Ideally, they (I’m not sure who… kind strangers?) should make git version control more user-friendly and simpler for the user (nice GUI; and we can also skip the staging for example) and for the auditor (they can see the whole timeline and there is a slider button to quickly review all changes), and I think many would gladly use it. The weakness of this approach is, the ELN needs to be largely plain text (just like a software source code), otherwise the changes between commits may be difficult to view.

Sounds like something you would use? Well, actually that thing I described above sort of exists already. If you install Anaconda, a popular Python distribution, Visual Studio Code (VSCode) is bundled inside. VSCode is an open-source code editor, and you know what, it has git built-in. You can stage and commit away with abandon without arcane terminal commands. I would suggest keeping the notebook in the form of Markdown files, since they are plain text, although you can do .tex files equally well. It has a lot of plugins, including a git history viewer. As a bonus, I can access the Linux terminal from within (I love my bash scripts) and there is a plugin that lets you load Jupyter notebooks as well!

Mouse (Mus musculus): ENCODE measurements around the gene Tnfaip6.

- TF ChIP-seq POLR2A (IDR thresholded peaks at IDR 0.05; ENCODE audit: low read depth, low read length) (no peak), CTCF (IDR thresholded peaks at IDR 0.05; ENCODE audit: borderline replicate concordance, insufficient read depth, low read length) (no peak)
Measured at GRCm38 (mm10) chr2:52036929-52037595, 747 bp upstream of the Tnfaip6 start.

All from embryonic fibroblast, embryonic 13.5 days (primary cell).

You can see my VSCode setup in the screenshot below:

Take a closer look at the Markdown file in the screenshot… Yup, this blogpost itself is written with VSCode. Quite meta, isn’t it?

So I’m starting to slowly incorporate this VSCode setup into my workflow, and we will see if it gains traction.

To summarise, this is my current lab notebook setup:

• Pen and paper: scratchpad stuff
• Slides (one presentation per project): figures, schemes, narrative of the project, current result with timestamp
• Jupyter notebook: graphs, data processing
• Hourly log script: for self-tracking, probably will be redundant if using git
• Trying out: Markdown files, editing with Visual Studio Code, version control with git (integrated in VSCode)

Actually, even after brain-dumping all this notebooking stuff, I’m still a bit fuzzy about the concept. I guess, for now, my lab notebook philosophy is: track as much as possible, with least effort possible.